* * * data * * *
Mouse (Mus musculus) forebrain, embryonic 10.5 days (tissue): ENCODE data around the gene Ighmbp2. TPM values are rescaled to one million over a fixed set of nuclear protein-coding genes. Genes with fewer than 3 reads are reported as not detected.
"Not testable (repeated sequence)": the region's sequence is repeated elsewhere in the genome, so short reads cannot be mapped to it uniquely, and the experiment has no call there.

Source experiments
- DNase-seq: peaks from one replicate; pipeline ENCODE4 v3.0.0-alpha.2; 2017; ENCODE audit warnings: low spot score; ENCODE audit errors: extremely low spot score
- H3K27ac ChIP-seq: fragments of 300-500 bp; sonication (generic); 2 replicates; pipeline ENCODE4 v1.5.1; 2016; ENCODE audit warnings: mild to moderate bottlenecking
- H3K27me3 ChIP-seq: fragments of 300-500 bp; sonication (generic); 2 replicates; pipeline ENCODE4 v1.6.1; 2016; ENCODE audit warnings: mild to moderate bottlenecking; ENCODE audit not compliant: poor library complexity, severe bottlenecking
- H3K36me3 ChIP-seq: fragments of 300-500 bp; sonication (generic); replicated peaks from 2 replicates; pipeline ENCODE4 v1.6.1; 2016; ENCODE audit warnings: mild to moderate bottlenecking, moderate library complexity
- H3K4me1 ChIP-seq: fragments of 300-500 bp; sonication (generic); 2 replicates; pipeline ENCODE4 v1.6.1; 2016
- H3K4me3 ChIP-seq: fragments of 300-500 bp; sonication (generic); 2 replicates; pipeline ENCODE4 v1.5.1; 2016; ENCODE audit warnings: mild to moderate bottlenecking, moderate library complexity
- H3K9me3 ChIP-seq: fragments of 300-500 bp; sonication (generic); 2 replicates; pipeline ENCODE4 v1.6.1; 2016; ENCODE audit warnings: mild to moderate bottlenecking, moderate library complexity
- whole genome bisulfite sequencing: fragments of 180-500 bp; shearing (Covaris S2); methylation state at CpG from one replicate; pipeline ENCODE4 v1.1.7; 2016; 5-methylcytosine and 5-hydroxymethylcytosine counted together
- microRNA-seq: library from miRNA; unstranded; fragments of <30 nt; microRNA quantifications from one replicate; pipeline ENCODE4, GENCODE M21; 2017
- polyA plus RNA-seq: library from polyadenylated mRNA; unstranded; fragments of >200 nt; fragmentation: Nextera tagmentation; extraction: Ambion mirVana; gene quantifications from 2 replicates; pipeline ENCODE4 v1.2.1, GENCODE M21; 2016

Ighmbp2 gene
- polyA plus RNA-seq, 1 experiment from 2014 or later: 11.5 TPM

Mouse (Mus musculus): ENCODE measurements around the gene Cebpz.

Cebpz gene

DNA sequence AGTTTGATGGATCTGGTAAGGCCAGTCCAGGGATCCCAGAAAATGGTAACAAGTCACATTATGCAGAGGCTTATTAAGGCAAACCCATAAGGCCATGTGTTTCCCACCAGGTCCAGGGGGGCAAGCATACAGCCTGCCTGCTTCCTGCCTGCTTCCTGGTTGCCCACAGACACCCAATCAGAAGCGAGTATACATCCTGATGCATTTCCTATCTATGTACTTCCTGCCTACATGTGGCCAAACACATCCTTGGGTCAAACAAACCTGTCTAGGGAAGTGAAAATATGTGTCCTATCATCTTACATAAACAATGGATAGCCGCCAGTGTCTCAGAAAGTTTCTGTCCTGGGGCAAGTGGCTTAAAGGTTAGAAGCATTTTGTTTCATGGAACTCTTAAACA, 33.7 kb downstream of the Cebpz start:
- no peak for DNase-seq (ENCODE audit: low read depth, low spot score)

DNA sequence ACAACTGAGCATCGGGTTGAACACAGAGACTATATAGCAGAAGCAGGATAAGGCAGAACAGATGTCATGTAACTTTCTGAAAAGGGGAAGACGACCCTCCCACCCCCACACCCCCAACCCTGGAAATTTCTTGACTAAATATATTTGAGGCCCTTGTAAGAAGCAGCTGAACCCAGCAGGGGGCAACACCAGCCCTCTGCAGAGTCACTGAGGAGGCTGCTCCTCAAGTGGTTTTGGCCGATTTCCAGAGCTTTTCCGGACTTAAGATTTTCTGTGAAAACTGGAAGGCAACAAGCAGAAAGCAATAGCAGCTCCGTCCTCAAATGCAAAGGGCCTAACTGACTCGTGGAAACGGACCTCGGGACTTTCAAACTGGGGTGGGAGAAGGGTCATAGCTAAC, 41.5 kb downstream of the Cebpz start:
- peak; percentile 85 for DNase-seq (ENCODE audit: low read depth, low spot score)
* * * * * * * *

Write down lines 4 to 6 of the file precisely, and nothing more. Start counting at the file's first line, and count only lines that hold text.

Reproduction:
- DNase-seq: peaks from one replicate; pipeline ENCODE4 v3.0.0-alpha.2; 2017; ENCODE audit warnings: low spot score; ENCODE audit errors: extremely low spot score
- H3K27ac ChIP-seq: fragments of 300-500 bp; sonication (generic); 2 replicates; pipeline ENCODE4 v1.5.1; 2016; ENCODE audit warnings: mild to moderate bottlenecking
- H3K27me3 ChIP-seq: fragments of 300-500 bp; sonication (generic); 2 replicates; pipeline ENCODE4 v1.6.1; 2016; ENCODE audit warnings: mild to moderate bottlenecking; ENCODE audit not compliant: poor library complexity, severe bottlenecking